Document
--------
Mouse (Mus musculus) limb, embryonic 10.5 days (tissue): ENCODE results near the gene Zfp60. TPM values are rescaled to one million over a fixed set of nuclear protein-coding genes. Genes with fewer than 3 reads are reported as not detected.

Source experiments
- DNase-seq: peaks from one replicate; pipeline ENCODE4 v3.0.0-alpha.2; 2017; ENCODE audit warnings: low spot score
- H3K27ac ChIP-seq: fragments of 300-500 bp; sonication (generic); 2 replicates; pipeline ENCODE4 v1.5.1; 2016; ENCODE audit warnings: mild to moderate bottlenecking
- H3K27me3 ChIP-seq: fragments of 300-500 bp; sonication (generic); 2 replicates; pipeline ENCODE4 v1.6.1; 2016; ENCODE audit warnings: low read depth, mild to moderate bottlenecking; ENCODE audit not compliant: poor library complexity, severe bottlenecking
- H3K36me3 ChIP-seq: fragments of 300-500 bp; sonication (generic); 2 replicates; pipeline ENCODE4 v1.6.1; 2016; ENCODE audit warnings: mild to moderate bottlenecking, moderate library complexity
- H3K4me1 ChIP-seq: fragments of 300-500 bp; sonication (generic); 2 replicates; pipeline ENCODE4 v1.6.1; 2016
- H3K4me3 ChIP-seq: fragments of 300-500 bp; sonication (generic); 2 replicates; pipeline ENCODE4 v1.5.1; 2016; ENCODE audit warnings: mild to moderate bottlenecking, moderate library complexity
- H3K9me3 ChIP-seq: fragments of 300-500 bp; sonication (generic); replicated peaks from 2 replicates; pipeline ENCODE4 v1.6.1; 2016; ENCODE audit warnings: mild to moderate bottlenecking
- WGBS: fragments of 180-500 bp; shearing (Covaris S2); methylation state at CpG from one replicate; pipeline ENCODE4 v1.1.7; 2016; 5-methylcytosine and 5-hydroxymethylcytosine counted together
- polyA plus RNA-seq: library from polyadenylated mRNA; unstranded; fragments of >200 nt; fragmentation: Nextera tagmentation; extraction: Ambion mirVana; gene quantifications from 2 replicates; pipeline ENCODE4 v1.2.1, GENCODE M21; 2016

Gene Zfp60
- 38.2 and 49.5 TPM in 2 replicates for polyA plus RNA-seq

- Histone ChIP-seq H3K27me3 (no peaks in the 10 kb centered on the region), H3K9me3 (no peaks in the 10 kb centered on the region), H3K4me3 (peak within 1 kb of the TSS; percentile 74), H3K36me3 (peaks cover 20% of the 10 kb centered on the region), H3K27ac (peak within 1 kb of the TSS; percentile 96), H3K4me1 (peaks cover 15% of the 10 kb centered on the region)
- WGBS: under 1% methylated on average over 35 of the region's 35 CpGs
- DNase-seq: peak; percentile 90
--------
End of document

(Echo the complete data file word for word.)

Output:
Mouse (Mus musculus) limb, embryonic 10.5 days (tissue): ENCODE results near the gene Zfp60. TPM values are rescaled to one million over a fixed set of nuclear protein-coding genes. Genes with fewer than 3 reads are reported as not detected.

Source experiments
- DNase-seq: peaks from one replicate; pipeline ENCODE4 v3.0.0-alpha.2; 2017; ENCODE audit warnings: low spot score
- H3K27ac ChIP-seq: fragments of 300-500 bp; sonication (generic); 2 replicates; pipeline ENCODE4 v1.5.1; 2016; ENCODE audit warnings: mild to moderate bottlenecking
- H3K27me3 ChIP-seq: fragments of 300-500 bp; sonication (generic); 2 replicates; pipeline ENCODE4 v1.6.1; 2016; ENCODE audit warnings: low read depth, mild to moderate bottlenecking; ENCODE audit not compliant: poor library complexity, severe bottlenecking
- H3K36me3 ChIP-seq: fragments of 300-500 bp; sonication (generic); 2 replicates; pipeline ENCODE4 v1.6.1; 2016; ENCODE audit warnings: mild to moderate bottlenecking, moderate library complexity
- H3K4me1 ChIP-seq: fragments of 300-500 bp; sonication (generic); 2 replicates; pipeline ENCODE4 v1.6.1; 2016
- H3K4me3 ChIP-seq: fragments of 300-500 bp; sonication (generic); 2 replicates; pipeline ENCODE4 v1.5.1; 2016; ENCODE audit warnings: mild to moderate bottlenecking, moderate library complexity
- H3K9me3 ChIP-seq: fragments of 300-500 bp; sonication (generic); replicated peaks from 2 replicates; pipeline ENCODE4 v1.6.1; 2016; ENCODE audit warnings: mild to moderate bottlenecking
- WGBS: fragments of 180-500 bp; shearing (Covaris S2); methylation state at CpG from one replicate; pipeline ENCODE4 v1.1.7; 2016; 5-methylcytosine and 5-hydroxymethylcytosine counted together
- polyA plus RNA-seq: library from polyadenylated mRNA; unstranded; fragments of >200 nt; fragmentation: Nextera tagmentation; extraction: Ambion mirVana; gene quantifications from 2 replicates; pipeline ENCODE4 v1.2.1, GENCODE M21; 2016

Gene Zfp60
- 38.2 and 49.5 TPM in 2 replicates for polyA plus RNA-seq

- Histone ChIP-seq H3K27me3 (no peaks in the 10 kb centered on the region), H3K9me3 (no peaks in the 10 kb centered on the region), H3K4me3 (peak within 1 kb of the TSS; percentile 74), H3K36me3 (peaks cover 20% of the 10 kb centered on the region), H3K27ac (peak within 1 kb of the TSS; percentile 96), H3K4me1 (peaks cover 15% of the 10 kb centered on the region)
- WGBS: under 1% methylated on average over 35 of the region's 35 CpGs
- DNase-seq: peak; percentile 90